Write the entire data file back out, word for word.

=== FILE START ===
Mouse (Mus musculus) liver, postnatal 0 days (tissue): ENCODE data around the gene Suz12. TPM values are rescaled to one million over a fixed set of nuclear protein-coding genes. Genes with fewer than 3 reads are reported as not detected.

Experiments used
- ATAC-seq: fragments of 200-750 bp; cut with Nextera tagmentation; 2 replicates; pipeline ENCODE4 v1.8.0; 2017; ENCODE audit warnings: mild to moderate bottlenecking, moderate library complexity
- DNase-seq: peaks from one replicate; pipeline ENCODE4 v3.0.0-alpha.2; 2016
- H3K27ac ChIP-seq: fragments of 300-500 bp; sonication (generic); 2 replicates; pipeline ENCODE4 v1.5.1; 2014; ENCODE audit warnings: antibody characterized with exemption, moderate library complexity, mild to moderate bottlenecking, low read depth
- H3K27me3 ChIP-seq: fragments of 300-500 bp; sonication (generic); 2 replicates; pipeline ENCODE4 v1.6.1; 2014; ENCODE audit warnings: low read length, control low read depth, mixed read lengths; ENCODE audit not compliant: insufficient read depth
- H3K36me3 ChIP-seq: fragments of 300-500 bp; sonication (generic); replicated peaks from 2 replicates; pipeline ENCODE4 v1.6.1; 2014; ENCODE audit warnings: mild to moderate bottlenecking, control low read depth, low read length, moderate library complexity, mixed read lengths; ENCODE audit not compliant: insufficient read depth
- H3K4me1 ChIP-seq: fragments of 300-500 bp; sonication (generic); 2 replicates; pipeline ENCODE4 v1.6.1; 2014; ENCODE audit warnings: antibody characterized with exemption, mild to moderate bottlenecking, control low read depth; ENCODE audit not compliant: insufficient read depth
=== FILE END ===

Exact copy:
Mouse (Mus musculus) liver, postnatal 0 days (tissue): ENCODE data around the gene Suz12. TPM values are rescaled to one million over a fixed set of nuclear protein-coding genes. Genes with fewer than 3 reads are reported as not detected.

Experiments used
- ATAC-seq: fragments of 200-750 bp; cut with Nextera tagmentation; 2 replicates; pipeline ENCODE4 v1.8.0; 2017; ENCODE audit warnings: mild to moderate bottlenecking, moderate library complexity
- DNase-seq: peaks from one replicate; pipeline ENCODE4 v3.0.0-alpha.2; 2016
- H3K27ac ChIP-seq: fragments of 300-500 bp; sonication (generic); 2 replicates; pipeline ENCODE4 v1.5.1; 2014; ENCODE audit warnings: antibody characterized with exemption, moderate library complexity, mild to moderate bottlenecking, low read depth
- H3K27me3 ChIP-seq: fragments of 300-500 bp; sonication (generic); 2 replicates; pipeline ENCODE4 v1.6.1; 2014; ENCODE audit warnings: low read length, control low read depth, mixed read lengths; ENCODE audit not compliant: insufficient read depth
- H3K36me3 ChIP-seq: fragments of 300-500 bp; sonication (generic); replicated peaks from 2 replicates; pipeline ENCODE4 v1.6.1; 2014; ENCODE audit warnings: mild to moderate bottlenecking, control low read depth, low read length, moderate library complexity, mixed read lengths; ENCODE audit not compliant: insufficient read depth
- H3K4me1 ChIP-seq: fragments of 300-500 bp; sonication (generic); 2 replicates; pipeline ENCODE4 v1.6.1; 2014; ENCODE audit warnings: antibody characterized with exemption, mild to moderate bottlenecking, control low read depth; ENCODE audit not compliant: insufficient read depth